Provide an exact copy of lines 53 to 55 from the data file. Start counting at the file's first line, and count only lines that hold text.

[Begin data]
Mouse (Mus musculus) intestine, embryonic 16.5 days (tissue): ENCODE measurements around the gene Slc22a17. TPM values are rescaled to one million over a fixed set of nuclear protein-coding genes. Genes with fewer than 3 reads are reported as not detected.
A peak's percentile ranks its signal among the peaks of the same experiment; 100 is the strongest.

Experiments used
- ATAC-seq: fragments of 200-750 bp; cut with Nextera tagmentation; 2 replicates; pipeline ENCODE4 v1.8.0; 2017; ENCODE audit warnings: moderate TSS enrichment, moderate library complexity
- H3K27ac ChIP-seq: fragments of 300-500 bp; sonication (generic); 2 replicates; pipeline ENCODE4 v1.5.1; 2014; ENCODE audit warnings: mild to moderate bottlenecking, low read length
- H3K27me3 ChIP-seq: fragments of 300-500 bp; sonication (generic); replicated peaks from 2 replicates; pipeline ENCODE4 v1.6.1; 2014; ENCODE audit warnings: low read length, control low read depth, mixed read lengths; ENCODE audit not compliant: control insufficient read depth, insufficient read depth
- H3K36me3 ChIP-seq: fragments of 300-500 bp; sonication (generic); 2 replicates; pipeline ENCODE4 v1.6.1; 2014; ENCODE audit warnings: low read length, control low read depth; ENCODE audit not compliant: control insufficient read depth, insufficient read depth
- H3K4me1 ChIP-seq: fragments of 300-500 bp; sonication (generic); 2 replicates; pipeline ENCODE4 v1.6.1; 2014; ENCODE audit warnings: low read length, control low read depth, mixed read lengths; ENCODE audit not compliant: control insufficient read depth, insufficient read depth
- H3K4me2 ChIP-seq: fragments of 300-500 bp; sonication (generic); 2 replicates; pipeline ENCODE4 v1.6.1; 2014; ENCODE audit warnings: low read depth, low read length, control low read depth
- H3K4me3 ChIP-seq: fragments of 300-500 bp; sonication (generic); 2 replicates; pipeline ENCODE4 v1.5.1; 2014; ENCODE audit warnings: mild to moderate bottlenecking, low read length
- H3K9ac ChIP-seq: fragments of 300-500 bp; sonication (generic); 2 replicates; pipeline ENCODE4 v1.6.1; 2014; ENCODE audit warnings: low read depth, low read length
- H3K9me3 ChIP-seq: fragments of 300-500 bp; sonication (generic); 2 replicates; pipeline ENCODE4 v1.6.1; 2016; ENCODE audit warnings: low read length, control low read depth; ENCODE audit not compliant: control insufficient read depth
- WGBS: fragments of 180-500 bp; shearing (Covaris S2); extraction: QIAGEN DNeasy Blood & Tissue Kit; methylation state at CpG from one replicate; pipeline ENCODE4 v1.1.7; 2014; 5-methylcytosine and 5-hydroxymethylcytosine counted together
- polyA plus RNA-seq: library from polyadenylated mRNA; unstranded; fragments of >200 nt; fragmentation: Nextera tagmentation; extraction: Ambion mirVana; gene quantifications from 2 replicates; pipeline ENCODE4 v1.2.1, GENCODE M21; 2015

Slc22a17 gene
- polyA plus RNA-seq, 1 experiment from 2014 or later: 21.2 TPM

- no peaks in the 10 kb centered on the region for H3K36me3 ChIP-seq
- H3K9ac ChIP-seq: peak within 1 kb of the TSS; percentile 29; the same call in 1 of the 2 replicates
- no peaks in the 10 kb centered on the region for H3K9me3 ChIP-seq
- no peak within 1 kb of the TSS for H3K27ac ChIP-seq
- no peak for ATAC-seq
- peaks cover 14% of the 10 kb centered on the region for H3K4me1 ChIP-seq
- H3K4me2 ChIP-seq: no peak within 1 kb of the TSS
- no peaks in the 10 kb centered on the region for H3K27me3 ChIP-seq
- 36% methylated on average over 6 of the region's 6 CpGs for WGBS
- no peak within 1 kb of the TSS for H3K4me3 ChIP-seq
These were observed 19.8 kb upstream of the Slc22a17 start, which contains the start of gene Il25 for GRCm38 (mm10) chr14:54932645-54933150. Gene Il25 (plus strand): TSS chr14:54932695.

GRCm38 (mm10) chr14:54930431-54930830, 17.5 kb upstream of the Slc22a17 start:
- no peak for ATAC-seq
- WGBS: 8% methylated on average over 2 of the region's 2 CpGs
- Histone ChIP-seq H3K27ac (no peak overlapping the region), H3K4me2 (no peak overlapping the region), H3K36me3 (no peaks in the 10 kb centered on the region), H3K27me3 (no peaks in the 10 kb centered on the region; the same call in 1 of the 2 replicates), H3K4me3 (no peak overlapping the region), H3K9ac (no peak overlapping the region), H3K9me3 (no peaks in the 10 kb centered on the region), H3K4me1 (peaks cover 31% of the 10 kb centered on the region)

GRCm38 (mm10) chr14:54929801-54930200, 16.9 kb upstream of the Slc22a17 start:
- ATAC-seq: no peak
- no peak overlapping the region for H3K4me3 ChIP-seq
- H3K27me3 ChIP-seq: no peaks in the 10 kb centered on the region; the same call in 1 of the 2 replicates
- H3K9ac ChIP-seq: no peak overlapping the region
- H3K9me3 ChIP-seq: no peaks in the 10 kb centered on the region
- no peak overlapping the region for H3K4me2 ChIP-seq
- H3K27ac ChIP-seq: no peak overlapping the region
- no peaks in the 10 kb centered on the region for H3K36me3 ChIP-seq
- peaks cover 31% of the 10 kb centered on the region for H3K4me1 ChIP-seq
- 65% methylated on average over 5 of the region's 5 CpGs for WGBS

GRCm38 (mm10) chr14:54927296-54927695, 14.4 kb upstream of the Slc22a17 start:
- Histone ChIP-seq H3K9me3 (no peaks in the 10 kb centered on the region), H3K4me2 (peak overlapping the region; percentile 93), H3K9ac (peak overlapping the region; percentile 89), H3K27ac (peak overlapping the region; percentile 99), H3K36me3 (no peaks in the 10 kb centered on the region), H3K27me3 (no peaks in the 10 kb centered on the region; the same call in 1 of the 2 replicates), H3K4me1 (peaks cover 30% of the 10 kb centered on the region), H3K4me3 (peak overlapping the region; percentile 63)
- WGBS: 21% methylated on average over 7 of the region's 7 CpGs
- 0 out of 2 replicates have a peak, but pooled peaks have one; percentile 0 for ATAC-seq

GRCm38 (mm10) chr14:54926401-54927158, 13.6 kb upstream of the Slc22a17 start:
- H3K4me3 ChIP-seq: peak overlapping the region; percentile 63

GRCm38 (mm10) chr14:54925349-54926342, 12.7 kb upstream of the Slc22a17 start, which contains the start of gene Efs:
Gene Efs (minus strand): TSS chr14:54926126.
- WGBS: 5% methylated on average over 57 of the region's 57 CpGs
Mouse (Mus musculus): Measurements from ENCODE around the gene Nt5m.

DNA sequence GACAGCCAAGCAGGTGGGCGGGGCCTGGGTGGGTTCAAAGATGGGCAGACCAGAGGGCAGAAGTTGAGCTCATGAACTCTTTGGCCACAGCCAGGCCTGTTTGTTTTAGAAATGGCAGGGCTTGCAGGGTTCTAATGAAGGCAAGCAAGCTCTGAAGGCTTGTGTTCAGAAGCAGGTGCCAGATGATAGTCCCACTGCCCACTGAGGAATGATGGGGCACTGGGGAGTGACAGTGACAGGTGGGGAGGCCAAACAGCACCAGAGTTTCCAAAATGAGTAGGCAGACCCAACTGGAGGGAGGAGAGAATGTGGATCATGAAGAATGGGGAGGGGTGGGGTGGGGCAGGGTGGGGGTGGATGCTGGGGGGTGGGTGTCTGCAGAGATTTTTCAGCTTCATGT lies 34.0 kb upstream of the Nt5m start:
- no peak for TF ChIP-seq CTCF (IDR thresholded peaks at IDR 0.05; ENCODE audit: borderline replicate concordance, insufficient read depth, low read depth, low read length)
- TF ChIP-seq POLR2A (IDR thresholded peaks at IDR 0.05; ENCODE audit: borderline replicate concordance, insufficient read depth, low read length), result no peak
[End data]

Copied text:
DNA sequence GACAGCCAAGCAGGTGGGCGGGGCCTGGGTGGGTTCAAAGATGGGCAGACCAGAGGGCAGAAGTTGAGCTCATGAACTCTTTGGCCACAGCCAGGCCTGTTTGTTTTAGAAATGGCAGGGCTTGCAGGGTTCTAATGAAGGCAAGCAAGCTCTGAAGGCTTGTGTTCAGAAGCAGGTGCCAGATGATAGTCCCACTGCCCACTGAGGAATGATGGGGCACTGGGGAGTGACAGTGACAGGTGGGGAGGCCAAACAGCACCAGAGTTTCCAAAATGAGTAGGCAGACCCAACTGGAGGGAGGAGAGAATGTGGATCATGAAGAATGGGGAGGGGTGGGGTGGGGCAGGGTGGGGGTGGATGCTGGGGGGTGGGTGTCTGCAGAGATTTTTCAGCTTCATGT lies 34.0 kb upstream of the Nt5m start:
- no peak for TF ChIP-seq CTCF (IDR thresholded peaks at IDR 0.05; ENCODE audit: borderline replicate concordance, insufficient read depth, low read depth, low read length)
- TF ChIP-seq POLR2A (IDR thresholded peaks at IDR 0.05; ENCODE audit: borderline replicate concordance, insufficient read depth, low read length), result no peak